In an attempt to gain sole custody over your child, your former spouse may claim that you have a history of domestic violence. Unfortunately, this can seriously alter the New Jersey family court’s perception of you and their final decision on the matter. Follow along to find out how domestic violence might influence a child custody decision and how a proficient Morristown child custody lawyer at Graves Andrews, LLC can fight for your rights.
What influence does a domestic violence incident have on a child custody decision?
There is no question that, if you are the alleged perpetrator of a domestic violence incident, this will do a great disservice to you in the New Jersey family court’s child custody decision. This is because the court will base its decision on what it believes is in the best interest of the child. Therefore, an environment where physical, mental, and/or emotional abuse is normalized is not deemed to be the best environment for your child. You may be so lucky if the court grants you as much as supervised visitation rights over your child.
Essentially, a domestic violence incident will give the court every reason to believe that you are an unfit parent. Below are other reasons why the court may consider you to be an unfit parent:
- You have a history of abducting your child.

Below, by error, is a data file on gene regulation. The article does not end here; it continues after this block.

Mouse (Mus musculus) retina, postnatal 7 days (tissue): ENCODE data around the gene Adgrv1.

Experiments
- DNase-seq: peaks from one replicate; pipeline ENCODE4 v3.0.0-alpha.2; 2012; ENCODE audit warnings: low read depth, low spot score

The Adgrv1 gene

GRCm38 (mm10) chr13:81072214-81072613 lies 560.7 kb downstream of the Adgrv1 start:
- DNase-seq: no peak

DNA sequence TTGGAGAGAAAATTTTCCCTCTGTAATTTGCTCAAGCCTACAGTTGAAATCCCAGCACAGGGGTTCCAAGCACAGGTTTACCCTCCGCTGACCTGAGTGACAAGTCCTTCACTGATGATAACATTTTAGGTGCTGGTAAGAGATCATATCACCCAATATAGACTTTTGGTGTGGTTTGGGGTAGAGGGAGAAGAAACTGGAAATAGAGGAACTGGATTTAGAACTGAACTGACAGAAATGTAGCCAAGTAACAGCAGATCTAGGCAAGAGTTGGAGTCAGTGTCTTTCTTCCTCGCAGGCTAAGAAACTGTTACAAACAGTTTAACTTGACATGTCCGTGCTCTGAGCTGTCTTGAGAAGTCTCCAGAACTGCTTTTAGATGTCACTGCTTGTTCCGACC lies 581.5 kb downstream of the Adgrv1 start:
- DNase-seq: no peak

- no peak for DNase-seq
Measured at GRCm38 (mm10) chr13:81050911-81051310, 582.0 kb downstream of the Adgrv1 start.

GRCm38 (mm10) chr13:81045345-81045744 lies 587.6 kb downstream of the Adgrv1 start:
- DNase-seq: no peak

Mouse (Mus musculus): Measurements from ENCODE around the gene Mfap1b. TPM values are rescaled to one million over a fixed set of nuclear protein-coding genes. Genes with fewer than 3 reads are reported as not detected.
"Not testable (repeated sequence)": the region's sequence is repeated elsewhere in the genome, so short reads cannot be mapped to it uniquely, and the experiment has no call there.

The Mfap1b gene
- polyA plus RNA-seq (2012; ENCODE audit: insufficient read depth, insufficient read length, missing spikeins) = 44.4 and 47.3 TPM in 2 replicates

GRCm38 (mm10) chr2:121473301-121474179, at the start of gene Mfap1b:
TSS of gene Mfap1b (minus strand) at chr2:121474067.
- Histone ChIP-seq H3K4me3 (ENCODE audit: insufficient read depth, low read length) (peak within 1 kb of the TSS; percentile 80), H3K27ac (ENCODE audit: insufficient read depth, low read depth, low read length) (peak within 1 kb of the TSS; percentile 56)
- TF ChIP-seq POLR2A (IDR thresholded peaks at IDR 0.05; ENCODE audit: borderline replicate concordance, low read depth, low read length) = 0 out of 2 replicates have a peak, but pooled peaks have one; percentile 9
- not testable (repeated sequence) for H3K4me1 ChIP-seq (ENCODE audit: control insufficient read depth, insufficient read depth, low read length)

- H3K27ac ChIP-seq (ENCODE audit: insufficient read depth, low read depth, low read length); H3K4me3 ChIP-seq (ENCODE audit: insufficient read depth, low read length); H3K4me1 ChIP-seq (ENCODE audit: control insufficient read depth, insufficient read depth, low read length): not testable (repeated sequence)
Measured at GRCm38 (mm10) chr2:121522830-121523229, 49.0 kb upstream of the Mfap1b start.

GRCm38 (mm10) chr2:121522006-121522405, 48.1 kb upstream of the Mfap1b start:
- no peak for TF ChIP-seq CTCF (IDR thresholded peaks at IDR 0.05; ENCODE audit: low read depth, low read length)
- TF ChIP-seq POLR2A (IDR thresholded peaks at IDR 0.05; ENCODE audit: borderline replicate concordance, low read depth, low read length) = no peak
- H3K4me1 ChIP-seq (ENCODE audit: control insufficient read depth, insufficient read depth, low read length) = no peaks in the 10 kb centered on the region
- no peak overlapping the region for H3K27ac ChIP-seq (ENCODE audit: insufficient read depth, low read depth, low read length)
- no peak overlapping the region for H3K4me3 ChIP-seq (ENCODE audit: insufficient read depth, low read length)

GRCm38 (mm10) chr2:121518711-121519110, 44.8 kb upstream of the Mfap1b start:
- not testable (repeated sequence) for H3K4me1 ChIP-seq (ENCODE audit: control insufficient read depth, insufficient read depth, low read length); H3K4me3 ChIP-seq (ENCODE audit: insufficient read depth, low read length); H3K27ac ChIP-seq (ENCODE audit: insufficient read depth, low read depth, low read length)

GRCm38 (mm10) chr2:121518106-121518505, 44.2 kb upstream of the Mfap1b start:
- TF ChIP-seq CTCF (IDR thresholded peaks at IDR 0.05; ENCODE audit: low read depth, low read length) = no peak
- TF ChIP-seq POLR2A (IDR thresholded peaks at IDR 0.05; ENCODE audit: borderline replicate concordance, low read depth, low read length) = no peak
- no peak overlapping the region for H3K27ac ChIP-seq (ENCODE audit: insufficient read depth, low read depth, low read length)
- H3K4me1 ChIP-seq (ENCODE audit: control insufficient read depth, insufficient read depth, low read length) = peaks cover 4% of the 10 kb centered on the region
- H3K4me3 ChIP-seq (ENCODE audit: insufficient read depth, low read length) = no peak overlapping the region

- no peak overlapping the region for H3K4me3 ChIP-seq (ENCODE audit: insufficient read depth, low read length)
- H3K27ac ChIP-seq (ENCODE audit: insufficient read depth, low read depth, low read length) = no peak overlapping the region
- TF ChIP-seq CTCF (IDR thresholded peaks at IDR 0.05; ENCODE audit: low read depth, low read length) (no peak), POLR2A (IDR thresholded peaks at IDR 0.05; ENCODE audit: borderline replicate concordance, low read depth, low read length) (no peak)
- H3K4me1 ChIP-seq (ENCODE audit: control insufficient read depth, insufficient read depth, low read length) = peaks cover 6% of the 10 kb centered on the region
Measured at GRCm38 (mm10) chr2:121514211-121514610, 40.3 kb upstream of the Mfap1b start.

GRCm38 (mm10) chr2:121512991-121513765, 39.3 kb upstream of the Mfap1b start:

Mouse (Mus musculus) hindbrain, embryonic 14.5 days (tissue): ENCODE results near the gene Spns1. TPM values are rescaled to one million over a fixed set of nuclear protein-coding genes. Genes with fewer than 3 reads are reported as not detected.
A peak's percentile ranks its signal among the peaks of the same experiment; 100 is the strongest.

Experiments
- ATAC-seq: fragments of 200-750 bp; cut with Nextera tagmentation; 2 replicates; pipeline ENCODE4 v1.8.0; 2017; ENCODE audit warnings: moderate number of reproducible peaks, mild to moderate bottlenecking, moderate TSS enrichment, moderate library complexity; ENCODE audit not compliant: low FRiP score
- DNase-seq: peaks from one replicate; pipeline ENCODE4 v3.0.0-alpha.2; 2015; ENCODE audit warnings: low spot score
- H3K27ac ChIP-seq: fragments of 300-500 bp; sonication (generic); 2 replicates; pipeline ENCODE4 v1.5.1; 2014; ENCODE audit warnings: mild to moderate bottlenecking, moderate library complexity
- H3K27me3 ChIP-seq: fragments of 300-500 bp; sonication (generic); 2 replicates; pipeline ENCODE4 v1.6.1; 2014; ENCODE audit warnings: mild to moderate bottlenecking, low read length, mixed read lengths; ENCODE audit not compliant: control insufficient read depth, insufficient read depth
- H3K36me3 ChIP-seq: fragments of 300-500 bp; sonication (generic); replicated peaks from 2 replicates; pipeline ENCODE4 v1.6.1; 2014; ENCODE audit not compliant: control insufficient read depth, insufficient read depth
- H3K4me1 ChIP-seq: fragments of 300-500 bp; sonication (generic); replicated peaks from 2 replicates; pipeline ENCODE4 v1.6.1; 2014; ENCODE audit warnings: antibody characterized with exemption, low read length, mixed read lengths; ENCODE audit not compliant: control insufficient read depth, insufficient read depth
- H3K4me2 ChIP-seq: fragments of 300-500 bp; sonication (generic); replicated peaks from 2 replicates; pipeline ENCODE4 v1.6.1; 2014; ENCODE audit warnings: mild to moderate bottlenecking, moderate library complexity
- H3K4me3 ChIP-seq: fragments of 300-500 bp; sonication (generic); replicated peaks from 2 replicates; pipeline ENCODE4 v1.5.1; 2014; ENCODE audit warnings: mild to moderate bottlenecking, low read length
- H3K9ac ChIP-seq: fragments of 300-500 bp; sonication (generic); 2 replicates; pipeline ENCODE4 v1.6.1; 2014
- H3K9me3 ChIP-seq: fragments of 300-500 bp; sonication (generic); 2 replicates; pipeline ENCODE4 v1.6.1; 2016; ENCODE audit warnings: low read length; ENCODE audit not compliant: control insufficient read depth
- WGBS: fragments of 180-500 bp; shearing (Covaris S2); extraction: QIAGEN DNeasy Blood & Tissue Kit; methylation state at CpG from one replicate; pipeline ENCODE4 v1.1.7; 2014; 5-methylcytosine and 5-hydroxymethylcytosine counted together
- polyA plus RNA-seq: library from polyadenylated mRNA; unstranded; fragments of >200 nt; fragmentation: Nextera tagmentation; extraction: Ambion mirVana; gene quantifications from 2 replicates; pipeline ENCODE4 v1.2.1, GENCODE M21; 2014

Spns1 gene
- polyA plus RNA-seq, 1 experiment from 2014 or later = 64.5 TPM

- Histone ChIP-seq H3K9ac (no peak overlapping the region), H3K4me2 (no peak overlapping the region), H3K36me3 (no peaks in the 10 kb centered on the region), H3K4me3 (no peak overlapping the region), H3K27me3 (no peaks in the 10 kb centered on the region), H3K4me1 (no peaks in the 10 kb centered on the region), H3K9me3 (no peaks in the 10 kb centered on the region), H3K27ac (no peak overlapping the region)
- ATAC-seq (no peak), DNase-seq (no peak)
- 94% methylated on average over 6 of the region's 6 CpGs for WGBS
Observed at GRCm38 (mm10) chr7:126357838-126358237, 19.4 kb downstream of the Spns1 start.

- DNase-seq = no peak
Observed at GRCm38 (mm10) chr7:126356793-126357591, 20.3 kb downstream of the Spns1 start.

- You have a history of neglecting your child’s needs.
- You have a history of alcohol or drug abuse.
What criminal penalties come with domestic violence?
While you may have difficulties in a New Jersey family court setting, you may also have to face a criminal court. This is because your alleged domestic violence incident may be considered an incident of assault. With this, you may be facing the following criminal penalties:
- If you are charged with a disorderly persons offense:
- Jail time of up to six months.
- A fine of up to $1,000.
- If you are charged with fourth-degree aggravated assault:
- Prison time of up to 18 months.
- A fine of up to $10,000.
- If you are charged with third-degree aggravated assault:
- Prison time of anywhere between three to five years.
- A fine of up to $15,000.
- If you are charged with second-degree aggravated assault:
- Prison time of anywhere between five to 10 years.
- A fine of up to $150,000.
This is not to mention the final restraining order the court may enforce. Essentially, this will bar you from contacting your child. So even if you were granted supervised visitation rights of your child, a final restraining order may strip this from you.
Overall, you cannot ignore a domestic violence accusation against you for much longer. Instead, you must retain the services of a talented Morristown domestic violence lawyer from Graves Andrews, LLC today.